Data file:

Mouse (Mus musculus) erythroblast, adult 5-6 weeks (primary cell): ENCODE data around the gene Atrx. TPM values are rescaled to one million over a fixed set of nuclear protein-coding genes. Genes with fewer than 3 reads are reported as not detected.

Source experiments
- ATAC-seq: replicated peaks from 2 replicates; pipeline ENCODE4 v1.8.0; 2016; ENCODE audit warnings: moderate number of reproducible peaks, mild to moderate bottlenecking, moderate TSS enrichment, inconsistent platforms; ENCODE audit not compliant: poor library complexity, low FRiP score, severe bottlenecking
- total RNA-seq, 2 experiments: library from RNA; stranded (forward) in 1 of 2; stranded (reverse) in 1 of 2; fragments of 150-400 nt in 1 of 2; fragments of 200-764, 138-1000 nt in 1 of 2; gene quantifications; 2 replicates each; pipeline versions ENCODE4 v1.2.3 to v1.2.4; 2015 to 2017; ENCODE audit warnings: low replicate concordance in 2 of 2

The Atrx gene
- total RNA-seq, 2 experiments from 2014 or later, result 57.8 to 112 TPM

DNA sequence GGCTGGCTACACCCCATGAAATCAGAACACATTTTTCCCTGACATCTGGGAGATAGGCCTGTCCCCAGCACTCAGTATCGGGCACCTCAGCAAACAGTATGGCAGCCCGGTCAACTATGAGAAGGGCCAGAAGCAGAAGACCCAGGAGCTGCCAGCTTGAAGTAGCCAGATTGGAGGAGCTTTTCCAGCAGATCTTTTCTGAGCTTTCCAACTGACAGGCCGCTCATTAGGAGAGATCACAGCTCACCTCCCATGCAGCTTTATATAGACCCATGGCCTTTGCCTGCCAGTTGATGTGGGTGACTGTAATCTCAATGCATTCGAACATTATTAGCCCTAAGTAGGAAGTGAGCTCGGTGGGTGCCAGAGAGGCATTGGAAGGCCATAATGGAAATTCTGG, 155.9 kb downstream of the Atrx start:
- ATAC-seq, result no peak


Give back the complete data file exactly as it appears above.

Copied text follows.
Mouse (Mus musculus) erythroblast, adult 5-6 weeks (primary cell): ENCODE data around the gene Atrx. TPM values are rescaled to one million over a fixed set of nuclear protein-coding genes. Genes with fewer than 3 reads are reported as not detected.

Source experiments
- ATAC-seq: replicated peaks from 2 replicates; pipeline ENCODE4 v1.8.0; 2016; ENCODE audit warnings: moderate number of reproducible peaks, mild to moderate bottlenecking, moderate TSS enrichment, inconsistent platforms; ENCODE audit not compliant: poor library complexity, low FRiP score, severe bottlenecking
- total RNA-seq, 2 experiments: library from RNA; stranded (forward) in 1 of 2; stranded (reverse) in 1 of 2; fragments of 150-400 nt in 1 of 2; fragments of 200-764, 138-1000 nt in 1 of 2; gene quantifications; 2 replicates each; pipeline versions ENCODE4 v1.2.3 to v1.2.4; 2015 to 2017; ENCODE audit warnings: low replicate concordance in 2 of 2

The Atrx gene
- total RNA-seq, 2 experiments from 2014 or later, result 57.8 to 112 TPM

DNA sequence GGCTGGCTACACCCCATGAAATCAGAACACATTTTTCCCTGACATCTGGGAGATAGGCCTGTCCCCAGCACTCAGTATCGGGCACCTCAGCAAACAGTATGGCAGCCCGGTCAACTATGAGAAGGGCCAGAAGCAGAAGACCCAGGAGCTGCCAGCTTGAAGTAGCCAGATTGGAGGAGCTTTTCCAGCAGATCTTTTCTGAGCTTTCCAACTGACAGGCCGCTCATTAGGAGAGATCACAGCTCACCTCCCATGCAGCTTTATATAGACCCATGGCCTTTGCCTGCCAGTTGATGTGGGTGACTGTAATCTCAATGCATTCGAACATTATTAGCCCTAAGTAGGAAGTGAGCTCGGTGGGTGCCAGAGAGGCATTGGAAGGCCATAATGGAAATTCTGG, 155.9 kb downstream of the Atrx start:
- ATAC-seq, result no peak